Oral Drug for Type 1 Shows Lasting Benefits

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Oral Drug for Type 1 Shows Lasting Benefits

Taking verapamil, an oral blood pressure drug, was shown to reduce insulin requirements for people with type 1 diabetes for at least two years, according to a new study published in the journal Nature Communications.

In addition to looking for an elusive cure for type 1 diabetes, a great deal of research in recent years has explored ways to delay the onset of type 1, slow the progression of the disease, or improve blood glucose control right away in people with a recent diagnosis. One recent study showed that a management approach involving intensive diabetes education and wearing a continuous glucose monitoring (CGM) system improved blood glucose control in children with recently diagnosed type 1 diabetes — an important result because early blood glucose control is linked to long-term outcomes, like the risk for diabetic complications down the road. When it comes to delaying the progression of type 1 — often defined as preserving the body’s own insulin production, even at reduced levels, for as long as possible — taking a vitamin D supplement may be helpful in combination with standard insulin therapy, one recent study showed. And for people known to be at high risk for type 1 diabetes, an immunotherapy drug called teplizumab has been shown to help delay diagnosis of the condition by a couple of years in typical cases.

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For the latest study, researchers were interested in whether taking verapamil could have an effect on insulin requirements in people with type 1 diabetes. A previous study, published in 2018, had shown that this drug could potentially help people with type 1 produce more of their own insulin — meaning that it might both improve blood glucose control and reduce the need for outside insulin, as noted in a news release on the latest study at the University of Alabama at Birmingham. The new study tracked a small group of participants over two years, with regular blood tests to look at their own insulin production and other indicators of how the drug might help with type 1 diabetes management.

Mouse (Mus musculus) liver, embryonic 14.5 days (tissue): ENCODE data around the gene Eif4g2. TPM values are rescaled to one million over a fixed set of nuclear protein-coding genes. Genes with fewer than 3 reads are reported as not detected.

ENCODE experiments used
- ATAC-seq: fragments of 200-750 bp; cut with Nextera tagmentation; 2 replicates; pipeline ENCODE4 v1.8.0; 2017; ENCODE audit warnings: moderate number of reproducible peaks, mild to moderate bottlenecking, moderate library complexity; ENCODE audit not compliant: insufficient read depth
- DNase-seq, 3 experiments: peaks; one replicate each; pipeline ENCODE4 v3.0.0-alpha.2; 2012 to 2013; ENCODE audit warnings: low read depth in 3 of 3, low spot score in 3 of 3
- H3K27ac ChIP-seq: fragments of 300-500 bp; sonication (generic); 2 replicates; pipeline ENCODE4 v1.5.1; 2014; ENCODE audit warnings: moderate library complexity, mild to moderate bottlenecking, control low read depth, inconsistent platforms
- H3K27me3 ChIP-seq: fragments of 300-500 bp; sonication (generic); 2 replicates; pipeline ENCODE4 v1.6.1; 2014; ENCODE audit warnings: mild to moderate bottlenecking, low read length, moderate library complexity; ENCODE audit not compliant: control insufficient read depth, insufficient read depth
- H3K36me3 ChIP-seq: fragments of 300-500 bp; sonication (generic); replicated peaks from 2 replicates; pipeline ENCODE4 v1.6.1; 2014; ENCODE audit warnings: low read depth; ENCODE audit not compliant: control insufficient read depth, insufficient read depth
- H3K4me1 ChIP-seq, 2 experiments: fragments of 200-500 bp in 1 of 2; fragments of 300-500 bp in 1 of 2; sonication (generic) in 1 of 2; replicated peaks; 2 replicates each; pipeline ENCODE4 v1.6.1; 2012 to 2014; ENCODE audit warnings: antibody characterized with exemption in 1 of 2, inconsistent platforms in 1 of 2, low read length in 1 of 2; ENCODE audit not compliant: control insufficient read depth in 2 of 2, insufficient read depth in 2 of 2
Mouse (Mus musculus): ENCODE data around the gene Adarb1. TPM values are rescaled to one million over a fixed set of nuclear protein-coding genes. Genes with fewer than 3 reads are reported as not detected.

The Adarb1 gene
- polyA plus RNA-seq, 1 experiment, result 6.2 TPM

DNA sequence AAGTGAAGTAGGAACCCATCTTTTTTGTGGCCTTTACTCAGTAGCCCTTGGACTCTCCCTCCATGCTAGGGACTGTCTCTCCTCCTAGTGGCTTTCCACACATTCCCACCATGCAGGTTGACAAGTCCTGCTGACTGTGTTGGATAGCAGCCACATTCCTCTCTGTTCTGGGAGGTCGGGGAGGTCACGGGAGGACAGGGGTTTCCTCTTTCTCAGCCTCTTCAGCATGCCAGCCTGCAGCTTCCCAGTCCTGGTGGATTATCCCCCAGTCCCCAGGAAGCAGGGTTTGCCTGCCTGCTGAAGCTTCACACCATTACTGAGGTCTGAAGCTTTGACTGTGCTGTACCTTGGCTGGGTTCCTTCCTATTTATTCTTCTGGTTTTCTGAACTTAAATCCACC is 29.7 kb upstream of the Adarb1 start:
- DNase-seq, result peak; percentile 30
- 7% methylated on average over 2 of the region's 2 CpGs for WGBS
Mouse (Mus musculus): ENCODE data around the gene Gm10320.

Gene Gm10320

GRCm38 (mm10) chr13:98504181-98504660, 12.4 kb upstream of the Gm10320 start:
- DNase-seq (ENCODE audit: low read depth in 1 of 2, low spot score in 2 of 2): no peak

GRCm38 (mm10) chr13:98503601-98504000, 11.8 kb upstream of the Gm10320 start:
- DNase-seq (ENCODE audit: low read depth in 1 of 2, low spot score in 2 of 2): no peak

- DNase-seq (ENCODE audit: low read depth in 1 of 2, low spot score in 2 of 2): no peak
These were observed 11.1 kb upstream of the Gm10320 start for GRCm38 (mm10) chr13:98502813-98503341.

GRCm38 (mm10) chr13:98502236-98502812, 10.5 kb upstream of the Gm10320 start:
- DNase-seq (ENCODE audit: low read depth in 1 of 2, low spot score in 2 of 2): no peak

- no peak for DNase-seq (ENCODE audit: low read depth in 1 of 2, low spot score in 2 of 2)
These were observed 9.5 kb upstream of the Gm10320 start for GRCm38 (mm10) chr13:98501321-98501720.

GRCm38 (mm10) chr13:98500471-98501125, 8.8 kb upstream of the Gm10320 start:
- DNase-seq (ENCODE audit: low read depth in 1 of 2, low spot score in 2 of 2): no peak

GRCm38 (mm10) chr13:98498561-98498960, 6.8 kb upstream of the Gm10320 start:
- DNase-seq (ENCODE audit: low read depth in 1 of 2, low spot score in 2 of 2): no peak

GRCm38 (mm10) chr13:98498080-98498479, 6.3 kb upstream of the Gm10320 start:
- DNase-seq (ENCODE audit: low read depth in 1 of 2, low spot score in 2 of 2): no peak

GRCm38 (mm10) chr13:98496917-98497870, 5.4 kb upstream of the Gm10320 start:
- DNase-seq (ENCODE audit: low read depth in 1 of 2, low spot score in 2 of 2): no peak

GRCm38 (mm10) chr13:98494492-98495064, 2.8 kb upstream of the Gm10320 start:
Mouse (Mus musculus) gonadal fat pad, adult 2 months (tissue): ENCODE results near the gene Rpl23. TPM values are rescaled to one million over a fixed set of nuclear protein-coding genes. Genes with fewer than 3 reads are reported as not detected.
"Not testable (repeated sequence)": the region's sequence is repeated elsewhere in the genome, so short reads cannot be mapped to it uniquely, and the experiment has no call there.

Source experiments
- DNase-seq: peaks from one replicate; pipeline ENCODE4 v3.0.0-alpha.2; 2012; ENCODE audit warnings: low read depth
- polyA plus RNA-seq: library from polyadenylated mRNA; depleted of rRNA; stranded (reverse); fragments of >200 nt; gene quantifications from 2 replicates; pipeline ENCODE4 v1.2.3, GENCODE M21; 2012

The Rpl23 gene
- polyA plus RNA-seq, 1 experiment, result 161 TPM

Verapamil linked to lower insulin requirements in type 1

The researchers found that participants who took verapamil for the entire two years consistently required less insulin than members of a control group that didn’t take the drug, while participants who stopped taking the drug after one year saw their insulin requirements increase to more or less match the control group. Blood tests also showed that taking verapamil was linked to changes in a number of proteins related to autoimmunity in type 1 diabetes — the immune system’s attack on insulin-producing beta cells in the pancreas. In fact, 53 different proteins appeared to have their abundance altered by taking verapamil. The protein that was most affected by taking the drug is known as chromogranin A (CHGA), and it is known to be elevated around the time of the onset of type 1 diabetes. In people who took verapamil, the levels of CHGA were significantly lower than in the control group that didn’t take the drug.

“In humans with type 1 diabetes, even a small amount of preserved [internal] insulin production — as opposed to higher [external] insulin requirements — has been shown to be associated with improved outcomes and could help improve quality of life and lower the high costs associated with insulin use,” said study author Anath Shalev, MD, director of the Comprehensive Diabetes Center at the University of Alabama at Birmingham, in the news release. “The fact that these beneficial verapamil effects seemed to persist for two years, whereas discontinuation of verapamil led to disease progression, provides some additional support for its potential usefulness for long-term treatment.”

Want to learn more about type 1 diabetes? Read “Type 1 Diabetes Questions and Answers,” “Six Type 1 Diabetes Symptoms You Need to Know” and see our type 1 diabetes videos.

Quinn Phillips

Quinn Phillips

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A freelance health writer and editor based in Wisconsin, Phillips has a degree from Harvard University. He is a former Editorial Assistant for Diabetes Self-Management and has years of experience covering diabetes and related health conditions. Phillips writes on a variety of topics, but is especially interested in the intersection of health and public policy.

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